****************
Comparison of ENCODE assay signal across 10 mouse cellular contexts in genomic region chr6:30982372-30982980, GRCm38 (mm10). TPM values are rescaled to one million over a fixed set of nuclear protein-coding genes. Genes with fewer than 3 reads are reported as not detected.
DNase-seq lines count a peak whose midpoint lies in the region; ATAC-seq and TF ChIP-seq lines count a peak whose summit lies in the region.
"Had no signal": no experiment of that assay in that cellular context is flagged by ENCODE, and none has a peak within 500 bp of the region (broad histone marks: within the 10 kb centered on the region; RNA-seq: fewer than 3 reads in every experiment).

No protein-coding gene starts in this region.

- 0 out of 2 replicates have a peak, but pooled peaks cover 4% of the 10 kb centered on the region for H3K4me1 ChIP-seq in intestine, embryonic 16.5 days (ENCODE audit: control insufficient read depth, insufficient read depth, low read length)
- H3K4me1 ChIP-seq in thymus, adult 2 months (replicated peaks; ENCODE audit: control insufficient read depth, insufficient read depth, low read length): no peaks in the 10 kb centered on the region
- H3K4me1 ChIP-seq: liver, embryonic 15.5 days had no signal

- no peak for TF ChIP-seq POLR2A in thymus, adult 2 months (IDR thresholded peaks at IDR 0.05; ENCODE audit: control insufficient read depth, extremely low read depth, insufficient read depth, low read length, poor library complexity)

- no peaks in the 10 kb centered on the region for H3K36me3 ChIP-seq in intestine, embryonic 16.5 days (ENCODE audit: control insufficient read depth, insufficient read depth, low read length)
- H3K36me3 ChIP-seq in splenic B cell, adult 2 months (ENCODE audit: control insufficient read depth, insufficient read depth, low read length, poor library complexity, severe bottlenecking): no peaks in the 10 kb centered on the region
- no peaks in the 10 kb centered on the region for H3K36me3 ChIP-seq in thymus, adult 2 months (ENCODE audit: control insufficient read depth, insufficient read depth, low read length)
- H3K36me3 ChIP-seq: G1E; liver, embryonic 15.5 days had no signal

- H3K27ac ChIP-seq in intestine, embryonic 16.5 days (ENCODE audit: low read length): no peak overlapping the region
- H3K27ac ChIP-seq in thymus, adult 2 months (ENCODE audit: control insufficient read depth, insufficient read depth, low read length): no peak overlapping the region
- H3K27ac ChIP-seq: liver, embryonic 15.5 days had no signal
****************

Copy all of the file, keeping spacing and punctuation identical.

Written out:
Comparison of ENCODE assay signal across 10 mouse cellular contexts in genomic region chr6:30982372-30982980, GRCm38 (mm10). TPM values are rescaled to one million over a fixed set of nuclear protein-coding genes. Genes with fewer than 3 reads are reported as not detected.
DNase-seq lines count a peak whose midpoint lies in the region; ATAC-seq and TF ChIP-seq lines count a peak whose summit lies in the region.
"Had no signal": no experiment of that assay in that cellular context is flagged by ENCODE, and none has a peak within 500 bp of the region (broad histone marks: within the 10 kb centered on the region; RNA-seq: fewer than 3 reads in every experiment).

No protein-coding gene starts in this region.

- 0 out of 2 replicates have a peak, but pooled peaks cover 4% of the 10 kb centered on the region for H3K4me1 ChIP-seq in intestine, embryonic 16.5 days (ENCODE audit: control insufficient read depth, insufficient read depth, low read length)
- H3K4me1 ChIP-seq in thymus, adult 2 months (replicated peaks; ENCODE audit: control insufficient read depth, insufficient read depth, low read length): no peaks in the 10 kb centered on the region
- H3K4me1 ChIP-seq: liver, embryonic 15.5 days had no signal

- no peak for TF ChIP-seq POLR2A in thymus, adult 2 months (IDR thresholded peaks at IDR 0.05; ENCODE audit: control insufficient read depth, extremely low read depth, insufficient read depth, low read length, poor library complexity)

- no peaks in the 10 kb centered on the region for H3K36me3 ChIP-seq in intestine, embryonic 16.5 days (ENCODE audit: control insufficient read depth, insufficient read depth, low read length)
- H3K36me3 ChIP-seq in splenic B cell, adult 2 months (ENCODE audit: control insufficient read depth, insufficient read depth, low read length, poor library complexity, severe bottlenecking): no peaks in the 10 kb centered on the region
- no peaks in the 10 kb centered on the region for H3K36me3 ChIP-seq in thymus, adult 2 months (ENCODE audit: control insufficient read depth, insufficient read depth, low read length)
- H3K36me3 ChIP-seq: G1E; liver, embryonic 15.5 days had no signal

- H3K27ac ChIP-seq in intestine, embryonic 16.5 days (ENCODE audit: low read length): no peak overlapping the region
- H3K27ac ChIP-seq in thymus, adult 2 months (ENCODE audit: control insufficient read depth, insufficient read depth, low read length): no peak overlapping the region
- H3K27ac ChIP-seq: liver, embryonic 15.5 days had no signal